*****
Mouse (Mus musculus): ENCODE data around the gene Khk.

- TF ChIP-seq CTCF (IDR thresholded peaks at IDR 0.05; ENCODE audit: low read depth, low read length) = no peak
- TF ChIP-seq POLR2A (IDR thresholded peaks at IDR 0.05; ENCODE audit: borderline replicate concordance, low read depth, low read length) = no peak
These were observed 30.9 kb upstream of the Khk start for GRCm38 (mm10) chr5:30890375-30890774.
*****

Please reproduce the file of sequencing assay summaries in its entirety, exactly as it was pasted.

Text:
Mouse (Mus musculus): ENCODE data around the gene Khk.

- TF ChIP-seq CTCF (IDR thresholded peaks at IDR 0.05; ENCODE audit: low read depth, low read length) = no peak
- TF ChIP-seq POLR2A (IDR thresholded peaks at IDR 0.05; ENCODE audit: borderline replicate concordance, low read depth, low read length) = no peak
These were observed 30.9 kb upstream of the Khk start for GRCm38 (mm10) chr5:30890375-30890774.